Francesco Clemente

A Permanent State of Flux

Ahead of his upcoming exhibition in Sydney, VAULT chats with Francesco Clemente, the elusive Italian Neo‑Expressionist whose hallucinatory, colour‑drenched paintings are an ode to the fragmented self.

By John Thomson AUG 2016

Sydney’s Carriageworks brings Francesco Clemente's Encampment to Sydney in late July. The exhibition captures the nomadic, transitory nature of contemporary life and suggests that life may have always been this way. A series of colourful tents, embroidered and silkscreened by craftspeople in Jodipur, India, display, on their insides, Clemente’s sensual, symbolic paintings. The exhibition also includes a series of erotic watercolours, and sculptures of found objects from India sitting atop rickety scaffolding.

Clemente is famous for his portraits and allegorical scenes in both oil and watercolour. He came to prominence in the 1980s with a group of young Italian figurative painters known as the Transavantgarde. The critic Achille Bonito Oliva, who coined the term, saw them mining art history to create “adventures laced with irony and subtle detachment”. It’s a description that doesn’t seem to fit Clemente’s intense and passionate paintings too well, although he has said: “it's important to me to have an understated humour.” It’s better not to take his work, or his words for that matter, at face value.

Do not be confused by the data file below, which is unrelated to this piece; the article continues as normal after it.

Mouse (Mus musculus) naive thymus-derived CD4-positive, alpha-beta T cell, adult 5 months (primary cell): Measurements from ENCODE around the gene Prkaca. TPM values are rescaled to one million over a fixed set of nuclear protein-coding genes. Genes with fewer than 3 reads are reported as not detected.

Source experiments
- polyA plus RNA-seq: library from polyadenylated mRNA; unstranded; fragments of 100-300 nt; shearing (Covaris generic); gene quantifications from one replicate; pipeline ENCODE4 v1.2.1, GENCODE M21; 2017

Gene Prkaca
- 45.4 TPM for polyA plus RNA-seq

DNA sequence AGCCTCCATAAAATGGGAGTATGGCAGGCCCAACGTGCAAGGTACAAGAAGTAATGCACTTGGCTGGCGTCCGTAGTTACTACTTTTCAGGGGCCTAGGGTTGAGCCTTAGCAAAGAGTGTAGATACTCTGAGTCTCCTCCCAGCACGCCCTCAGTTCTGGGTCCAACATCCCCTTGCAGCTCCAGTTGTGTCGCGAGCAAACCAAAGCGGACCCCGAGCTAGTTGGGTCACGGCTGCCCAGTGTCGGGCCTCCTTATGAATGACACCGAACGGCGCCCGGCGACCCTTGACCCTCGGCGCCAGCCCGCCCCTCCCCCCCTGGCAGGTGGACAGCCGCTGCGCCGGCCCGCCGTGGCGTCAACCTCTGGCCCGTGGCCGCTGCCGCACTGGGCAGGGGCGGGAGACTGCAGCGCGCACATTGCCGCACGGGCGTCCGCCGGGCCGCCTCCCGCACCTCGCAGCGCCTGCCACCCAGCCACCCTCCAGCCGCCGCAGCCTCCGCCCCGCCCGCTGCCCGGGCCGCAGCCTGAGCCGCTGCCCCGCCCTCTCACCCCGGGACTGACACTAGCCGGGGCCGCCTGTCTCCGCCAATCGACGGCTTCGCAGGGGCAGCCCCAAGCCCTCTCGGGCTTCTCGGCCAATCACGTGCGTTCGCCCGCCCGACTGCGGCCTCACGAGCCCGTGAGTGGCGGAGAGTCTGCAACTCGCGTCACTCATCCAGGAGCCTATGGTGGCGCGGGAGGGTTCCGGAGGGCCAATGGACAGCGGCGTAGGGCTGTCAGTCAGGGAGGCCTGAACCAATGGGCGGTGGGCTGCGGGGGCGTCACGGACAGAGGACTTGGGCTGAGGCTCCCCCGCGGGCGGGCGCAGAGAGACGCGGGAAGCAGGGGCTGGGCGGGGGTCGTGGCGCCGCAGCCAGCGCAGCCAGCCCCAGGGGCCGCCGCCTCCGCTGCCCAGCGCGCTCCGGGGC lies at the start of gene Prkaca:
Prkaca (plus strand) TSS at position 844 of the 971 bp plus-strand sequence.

As his star rose, Clemente moved to New York City from his native Italy and became a high-profile figure on the city’s art scene, collaborating with artists Andy Warhol and Jean-Michel Basquiat, and with writers and poets including William Burroughs and Allen Ginsberg. Over the decades, he has painted many portraits – with their signature windows-of–the-soul eyes – of the famous, of himself, and of his wife, Alba.

Contrasting with his life in the States has been a life in India. He’s said that when he first visited the country as a 19-year-old, he had... Subscribe to read this article in full

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Bendigo Art Gallery MCA Roslyn Oxley Gallery AGSA Art Gallery of New South WalesGovett Brewster